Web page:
Purim is almost here, the holiday commemorating the story of Esther, Mordecai, King Ahasuerus (Xerxes), and that hatable villain, Haman.
In 2009 the commemoration begins at dawn on Monday, March 9, with a fast from dawn until dusk. In the Biblical story, Esther and Mordecai and the Jews of Persia fasted for three days as part of their prayer for survival as a people. They had been decreed for slaughter by Haman and the gullible king of Persia (just one of the most powerful emperors of history).
The second part of the festival is a gift of tzedakah or charity made before the evening celebration starts. The proper procedure is for each family to give to two other families in need.
The third part of the festival is reading the Megillah after sundown when Purim officially begins. Ever heard the expression, “the whole megillah”? That’s a piece of American idiom that comes from the Jewish experience. Megillah means scroll and is a term especially used for the scroll of the book of Esther. The story of Esther is read for the whole community gathered to celebrate and listen. We shout “yyaaayyyy” whenever Mordecai’s name is spoken and “booo” when Haman’s name is spoken. We also twirl noisemakers called groggers to help drown out Haman’s name.
The next day, the day of Purim, is set aside for preparation for a big party. We prepare a gift of food for friends. Families exchange prepared treats, often delivered in baskets. Everyone prepares costumes and food for a big party.
In the evening the party begins with wine and meat and other foods. The most important food of Purim is the hamentaschen, the triangular cookies with fruit filling (date, prune, apricot, raspberry, strawberry, peach, or whatever kind you like).
There is a verse in Esther which says, “These were to be days of banqueting, happiness, sending gifts to one another, and providing for the poor” (9:22). The word “banqueting” is actually the word drinking. The rabbis took this as a command to drink alcohol on Purim. Thus, it says in Talmud:
Rava said: It is one’s duty levasumei, to make oneself fragrant [with wine] on Purim until one cannot tell the difference between ‘arur Haman’ (cursed be Haman) and ‘barukh Mordekhai’ (blessed be Mordecai)” (Babylonian Talmud, Megillah 7b).
Because of the many dangers of drinking, this Jewish tradition is the subject of controversy. This is a subject debated within Judaism as well. The Talmud has another story which is a sort of fable about the dangers of drinking on Purim:
Rabbah and R. Zeira got together for Purim Seudah (the feast on the afternoon of Purim). They got very drunk, and Rabbah got up and cut R. Zeira’s throat (literally, Rabbah butchered him). The next day, Rabbah prayed on R. Zeira’s behalf and brought him back to life. A year later, Rabbah asked, “Would you like to have Purim Seudah with me again this year?” R. Zeira replied, “One cannot count on a miracle every time.” (Megillah 7b)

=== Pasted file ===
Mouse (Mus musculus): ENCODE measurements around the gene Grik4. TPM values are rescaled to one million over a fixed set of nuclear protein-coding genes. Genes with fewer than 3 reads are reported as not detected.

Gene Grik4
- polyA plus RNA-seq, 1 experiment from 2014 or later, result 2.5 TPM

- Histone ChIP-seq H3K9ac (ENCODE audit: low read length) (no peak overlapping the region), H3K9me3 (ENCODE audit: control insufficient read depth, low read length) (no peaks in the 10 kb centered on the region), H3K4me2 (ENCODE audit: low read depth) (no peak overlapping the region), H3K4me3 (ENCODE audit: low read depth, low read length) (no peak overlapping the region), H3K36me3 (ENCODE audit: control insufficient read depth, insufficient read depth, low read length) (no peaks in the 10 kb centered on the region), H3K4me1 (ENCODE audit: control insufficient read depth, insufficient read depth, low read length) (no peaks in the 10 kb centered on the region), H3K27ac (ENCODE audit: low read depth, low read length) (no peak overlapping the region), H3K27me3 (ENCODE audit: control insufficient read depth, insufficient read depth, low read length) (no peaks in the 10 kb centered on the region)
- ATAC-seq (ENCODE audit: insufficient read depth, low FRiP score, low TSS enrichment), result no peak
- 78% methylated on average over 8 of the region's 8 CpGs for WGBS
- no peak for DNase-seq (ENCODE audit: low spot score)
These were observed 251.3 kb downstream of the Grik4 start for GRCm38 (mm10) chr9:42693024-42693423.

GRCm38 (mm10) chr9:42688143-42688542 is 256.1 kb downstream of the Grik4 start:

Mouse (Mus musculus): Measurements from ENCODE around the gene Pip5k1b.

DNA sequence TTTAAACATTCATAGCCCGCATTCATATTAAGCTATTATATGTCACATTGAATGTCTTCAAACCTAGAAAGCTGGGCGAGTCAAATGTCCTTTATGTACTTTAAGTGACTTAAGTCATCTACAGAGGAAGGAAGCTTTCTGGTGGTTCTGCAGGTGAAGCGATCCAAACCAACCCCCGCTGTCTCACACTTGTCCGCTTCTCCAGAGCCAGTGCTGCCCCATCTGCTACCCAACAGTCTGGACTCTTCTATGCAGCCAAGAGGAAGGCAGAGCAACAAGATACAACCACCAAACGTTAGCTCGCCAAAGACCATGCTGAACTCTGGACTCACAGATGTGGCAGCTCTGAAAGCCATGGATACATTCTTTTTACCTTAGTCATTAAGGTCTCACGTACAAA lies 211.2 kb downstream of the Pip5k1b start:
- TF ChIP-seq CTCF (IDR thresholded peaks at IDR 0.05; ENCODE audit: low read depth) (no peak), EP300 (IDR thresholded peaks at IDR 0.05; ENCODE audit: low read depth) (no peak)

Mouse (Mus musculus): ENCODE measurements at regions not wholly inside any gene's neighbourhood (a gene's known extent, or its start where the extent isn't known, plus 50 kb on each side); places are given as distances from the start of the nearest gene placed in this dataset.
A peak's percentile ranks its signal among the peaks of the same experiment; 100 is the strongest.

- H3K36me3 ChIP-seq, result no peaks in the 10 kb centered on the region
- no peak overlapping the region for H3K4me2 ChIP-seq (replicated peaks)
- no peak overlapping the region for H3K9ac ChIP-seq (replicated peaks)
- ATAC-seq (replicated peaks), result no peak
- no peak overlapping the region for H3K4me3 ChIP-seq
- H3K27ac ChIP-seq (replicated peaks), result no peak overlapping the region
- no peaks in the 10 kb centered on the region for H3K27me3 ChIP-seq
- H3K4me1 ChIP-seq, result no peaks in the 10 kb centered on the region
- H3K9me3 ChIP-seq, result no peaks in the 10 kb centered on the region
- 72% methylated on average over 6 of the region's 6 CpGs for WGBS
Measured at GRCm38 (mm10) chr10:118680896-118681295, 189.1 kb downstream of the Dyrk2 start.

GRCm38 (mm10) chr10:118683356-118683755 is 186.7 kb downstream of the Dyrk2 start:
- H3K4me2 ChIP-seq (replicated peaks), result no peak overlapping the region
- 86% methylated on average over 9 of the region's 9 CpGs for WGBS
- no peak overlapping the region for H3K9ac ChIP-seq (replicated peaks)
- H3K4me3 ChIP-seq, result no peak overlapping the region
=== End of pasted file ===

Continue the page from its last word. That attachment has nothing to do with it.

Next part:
I am no Talmud scholar, but my sense is to take stories like these as fables and not intended to be literally believed. One interpretation about the literal meaning behind the story is that Rabbah had encouraged Zeira to drink too much so that Zeira’s life was in danger. But Rabbah took care of his friend through the night and restored his health. The point would seem to be: drunkenness is dangerous and we can’t count on a miracle to save us from bad choices.
Therefore, the famous drinking on Purim should be handled with care to be sure no sword is put in anyone’s hand.
Why does this historical commemoration call for such wild celebration? It is the kind of celebration you would expect to occur if your people and nation were targeted for destruction but saved by a miracle.
But where is the miracle of Purim, you might ask, if you have read the story of Esther. God doesn’t do a thing. There is no parting of a sea or sign in the sun and moon. Precisely. Purim is about the hidden miracles of history. God does not usually show his hand and the book of Esther goes out of its way not to bring God directly into the story. This is to teach us that God’s hand is hidden, but always present. We must learn to have faith without sight. God is that “other quarter” from which help arises unseen (Esther 4:14).